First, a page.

I am sure you have heard the African Proverb “It takes a village to raise a child.” Well let me just say – It takes a village to recovery from a mastectomy too. To say I traveled that road alone would be a lie. Nor would I have wanted to travel that road alone. It took more people than I could possibly name. So for simplicity, let’s just call them – my village.
My village stepped in to organize and provide well over a month’s worth of meals after my mastectomy. We haven’t arrived there yet, but I had many more surgeries. Each time, they provided meals. Not only did they bring my husband and I meals, they took meals to my in-laws who were caring for my children.
My village stayed with me to give my husband a break. The first week post-mastectomy my husband predominantly took care of me. The second week I had a revolving schedule of villagers providing 24/7 care for me.
I was never alone. I mentioned my husband slept on the couch next to me as I slept in my recliner, but so did my village. They set alarms to give me meds. Helped lift me from the recliner. Drove me to and from doctor’s appointments. Sat with me at doctor’s appointments. Suggested we go for ice cream sundaes after tough doctor’s appointments (a practice I have now adopted for my kids too).
They visited me at my home. Sat with me. Talked with me. Texted. Called. Brought me lunch. Left surprises at my door. Magazines. Books. Their favorite movies and TV shows. Flowers. Cards. Baked goods. Groceries. Gifts. Truly an embarrassment of riches and an overwhelming outpouring of love and support!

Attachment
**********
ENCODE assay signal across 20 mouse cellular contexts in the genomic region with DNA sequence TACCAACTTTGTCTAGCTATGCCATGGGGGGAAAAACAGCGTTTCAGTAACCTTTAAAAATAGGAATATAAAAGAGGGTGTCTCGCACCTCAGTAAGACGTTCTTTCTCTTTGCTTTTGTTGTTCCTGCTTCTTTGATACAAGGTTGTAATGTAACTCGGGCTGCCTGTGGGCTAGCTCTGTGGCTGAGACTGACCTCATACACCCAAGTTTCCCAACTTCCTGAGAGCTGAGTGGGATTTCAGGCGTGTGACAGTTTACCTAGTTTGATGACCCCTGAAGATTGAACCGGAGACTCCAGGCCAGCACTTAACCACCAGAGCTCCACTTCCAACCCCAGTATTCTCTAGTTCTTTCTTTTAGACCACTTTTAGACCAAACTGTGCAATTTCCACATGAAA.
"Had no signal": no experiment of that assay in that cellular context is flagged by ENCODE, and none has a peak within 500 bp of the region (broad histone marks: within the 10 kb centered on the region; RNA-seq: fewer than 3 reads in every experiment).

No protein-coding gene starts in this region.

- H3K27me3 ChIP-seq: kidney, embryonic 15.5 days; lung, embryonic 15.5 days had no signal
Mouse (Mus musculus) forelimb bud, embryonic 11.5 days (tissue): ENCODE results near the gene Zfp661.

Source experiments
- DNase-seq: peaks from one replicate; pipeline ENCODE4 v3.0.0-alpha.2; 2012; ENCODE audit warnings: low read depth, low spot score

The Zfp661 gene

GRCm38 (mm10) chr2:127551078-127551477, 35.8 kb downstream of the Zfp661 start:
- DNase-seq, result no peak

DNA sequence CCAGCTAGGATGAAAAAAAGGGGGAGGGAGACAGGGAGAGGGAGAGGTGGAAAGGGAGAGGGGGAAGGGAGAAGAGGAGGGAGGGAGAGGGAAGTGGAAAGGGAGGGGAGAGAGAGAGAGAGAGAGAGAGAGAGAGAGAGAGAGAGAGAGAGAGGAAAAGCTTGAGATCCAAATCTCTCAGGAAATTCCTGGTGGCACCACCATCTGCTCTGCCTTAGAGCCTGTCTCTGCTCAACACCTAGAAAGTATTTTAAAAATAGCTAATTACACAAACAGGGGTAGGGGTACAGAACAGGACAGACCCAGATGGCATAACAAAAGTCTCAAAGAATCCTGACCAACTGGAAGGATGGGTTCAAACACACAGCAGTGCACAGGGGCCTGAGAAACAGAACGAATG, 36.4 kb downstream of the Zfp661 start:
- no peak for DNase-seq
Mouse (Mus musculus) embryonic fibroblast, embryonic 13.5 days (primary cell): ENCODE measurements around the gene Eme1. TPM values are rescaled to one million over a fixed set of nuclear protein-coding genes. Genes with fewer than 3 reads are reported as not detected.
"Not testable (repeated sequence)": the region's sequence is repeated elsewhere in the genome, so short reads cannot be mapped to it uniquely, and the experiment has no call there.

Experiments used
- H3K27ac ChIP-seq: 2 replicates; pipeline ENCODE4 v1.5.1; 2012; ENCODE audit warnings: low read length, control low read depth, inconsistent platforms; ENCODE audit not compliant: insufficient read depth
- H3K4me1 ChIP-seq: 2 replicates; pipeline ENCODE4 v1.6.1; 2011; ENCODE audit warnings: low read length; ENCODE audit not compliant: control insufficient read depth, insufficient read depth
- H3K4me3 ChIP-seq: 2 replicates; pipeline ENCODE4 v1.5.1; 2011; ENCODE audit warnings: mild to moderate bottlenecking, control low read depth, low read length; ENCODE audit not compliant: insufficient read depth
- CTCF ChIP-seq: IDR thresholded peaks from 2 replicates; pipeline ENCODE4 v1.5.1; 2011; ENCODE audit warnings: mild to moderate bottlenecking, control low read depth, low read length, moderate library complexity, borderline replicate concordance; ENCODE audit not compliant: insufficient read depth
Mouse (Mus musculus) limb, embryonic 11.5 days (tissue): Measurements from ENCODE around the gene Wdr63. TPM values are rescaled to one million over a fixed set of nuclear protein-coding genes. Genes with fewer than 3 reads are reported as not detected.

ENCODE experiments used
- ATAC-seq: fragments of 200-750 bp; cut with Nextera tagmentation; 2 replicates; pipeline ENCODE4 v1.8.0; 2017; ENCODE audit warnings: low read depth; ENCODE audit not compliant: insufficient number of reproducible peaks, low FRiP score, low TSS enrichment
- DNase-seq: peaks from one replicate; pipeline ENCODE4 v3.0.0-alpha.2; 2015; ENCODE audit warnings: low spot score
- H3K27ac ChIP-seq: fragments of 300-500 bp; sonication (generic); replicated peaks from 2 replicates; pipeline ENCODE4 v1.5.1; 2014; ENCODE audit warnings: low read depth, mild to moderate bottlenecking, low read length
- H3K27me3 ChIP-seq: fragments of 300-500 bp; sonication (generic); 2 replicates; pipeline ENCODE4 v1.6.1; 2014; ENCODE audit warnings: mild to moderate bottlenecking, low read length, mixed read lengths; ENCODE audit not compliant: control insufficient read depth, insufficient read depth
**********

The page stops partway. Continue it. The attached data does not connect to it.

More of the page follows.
I found my villagers who were enthusiastic about plastic surgery especially encouraging. My road to reconstruction would be paved with plastic surgery. Hearing their own experiences and even secret hopes to fix this or that, encouraged me. Some even teased me, jealous of my “forced mommy makeover.”
They told me how amazing I would look when it was all over. Their enthusiasm couldn’t help but wear off on me. Don’t get me wrong, I am so unbelievably grateful for plastic surgery, but it wasn’t something I had ever desired before breast cancer. Their enthusiasm helped me make peace with this reality. They encouraged me to think of the end results, not just the difficultly of the day-to-day journey.
They showed up and that is what was most important. My boob-voyage served as a rally-cry letting my village know I was about to need them. They went above and beyond answering that call.
If you know someone who is facing a major medical diagnosis or journey my biggest suggestion is to be there for them. Trust me, it will mean more to them than they can adequately express. You will lift their spirits.
You don’t need to buy them expensive gifts. Gift them with your presence and your time. Reach out to them via phone calls, texts, emails, messages, but also just physically show up. That is the best gift you can give.
The question has been raised – what about my kids? Where were they? How did they cope? They went through this breast cancer journey too.
It took a village to help my children along my breast cancer journey too. They helped drive my kids to and from school. They watched my kids. They encouraged and supported my kids during a difficult time for them too.
My children’s journey is deserving of a post all its own…